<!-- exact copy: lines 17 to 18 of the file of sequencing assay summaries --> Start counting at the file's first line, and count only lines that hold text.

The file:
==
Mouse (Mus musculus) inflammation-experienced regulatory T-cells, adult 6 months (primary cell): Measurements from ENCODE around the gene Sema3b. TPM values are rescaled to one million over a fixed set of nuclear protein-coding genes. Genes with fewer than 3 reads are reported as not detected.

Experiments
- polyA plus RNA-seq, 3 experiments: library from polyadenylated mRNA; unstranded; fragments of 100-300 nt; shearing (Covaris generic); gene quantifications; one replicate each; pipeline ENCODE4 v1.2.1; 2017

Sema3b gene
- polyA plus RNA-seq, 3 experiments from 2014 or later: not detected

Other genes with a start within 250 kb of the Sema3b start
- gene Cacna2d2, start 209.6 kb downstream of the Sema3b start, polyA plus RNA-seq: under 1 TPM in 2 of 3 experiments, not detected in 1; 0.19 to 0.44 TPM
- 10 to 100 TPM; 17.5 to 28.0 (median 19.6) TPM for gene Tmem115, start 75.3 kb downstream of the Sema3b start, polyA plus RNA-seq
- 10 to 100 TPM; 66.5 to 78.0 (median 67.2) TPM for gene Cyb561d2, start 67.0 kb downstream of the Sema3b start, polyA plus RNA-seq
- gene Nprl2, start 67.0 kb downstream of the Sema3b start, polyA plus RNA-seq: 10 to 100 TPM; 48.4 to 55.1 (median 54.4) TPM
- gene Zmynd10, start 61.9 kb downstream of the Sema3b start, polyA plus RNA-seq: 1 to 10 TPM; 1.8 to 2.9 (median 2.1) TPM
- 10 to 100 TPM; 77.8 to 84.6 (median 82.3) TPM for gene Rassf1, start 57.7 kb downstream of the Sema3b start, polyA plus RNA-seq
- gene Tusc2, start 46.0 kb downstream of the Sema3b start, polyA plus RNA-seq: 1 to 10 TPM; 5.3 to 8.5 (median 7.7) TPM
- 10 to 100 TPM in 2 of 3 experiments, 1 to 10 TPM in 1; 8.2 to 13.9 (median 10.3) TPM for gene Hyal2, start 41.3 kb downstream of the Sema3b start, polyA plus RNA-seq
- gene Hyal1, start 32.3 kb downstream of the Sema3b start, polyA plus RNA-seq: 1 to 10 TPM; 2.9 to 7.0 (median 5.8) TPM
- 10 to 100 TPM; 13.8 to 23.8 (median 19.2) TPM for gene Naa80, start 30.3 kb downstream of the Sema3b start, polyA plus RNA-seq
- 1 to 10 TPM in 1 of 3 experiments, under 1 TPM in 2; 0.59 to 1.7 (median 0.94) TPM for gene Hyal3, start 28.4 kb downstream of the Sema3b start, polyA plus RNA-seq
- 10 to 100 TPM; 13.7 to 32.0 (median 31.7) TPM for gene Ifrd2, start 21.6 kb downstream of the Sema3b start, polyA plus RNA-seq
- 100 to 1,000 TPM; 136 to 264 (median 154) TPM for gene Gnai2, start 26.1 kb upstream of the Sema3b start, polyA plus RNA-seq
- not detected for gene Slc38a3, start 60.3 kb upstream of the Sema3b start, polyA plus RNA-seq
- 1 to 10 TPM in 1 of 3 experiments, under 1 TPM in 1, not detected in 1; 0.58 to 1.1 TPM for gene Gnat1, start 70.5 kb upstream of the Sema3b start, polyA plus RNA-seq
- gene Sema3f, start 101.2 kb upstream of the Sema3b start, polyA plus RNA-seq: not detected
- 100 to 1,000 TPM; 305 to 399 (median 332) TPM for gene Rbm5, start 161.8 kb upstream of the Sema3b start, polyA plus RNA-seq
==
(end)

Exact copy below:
- 1 to 10 TPM in 1 of 3 experiments, under 1 TPM in 2; 0.59 to 1.7 (median 0.94) TPM for gene Hyal3, start 28.4 kb downstream of the Sema3b start, polyA plus RNA-seq
- 10 to 100 TPM; 13.7 to 32.0 (median 31.7) TPM for gene Ifrd2, start 21.6 kb downstream of the Sema3b start, polyA plus RNA-seq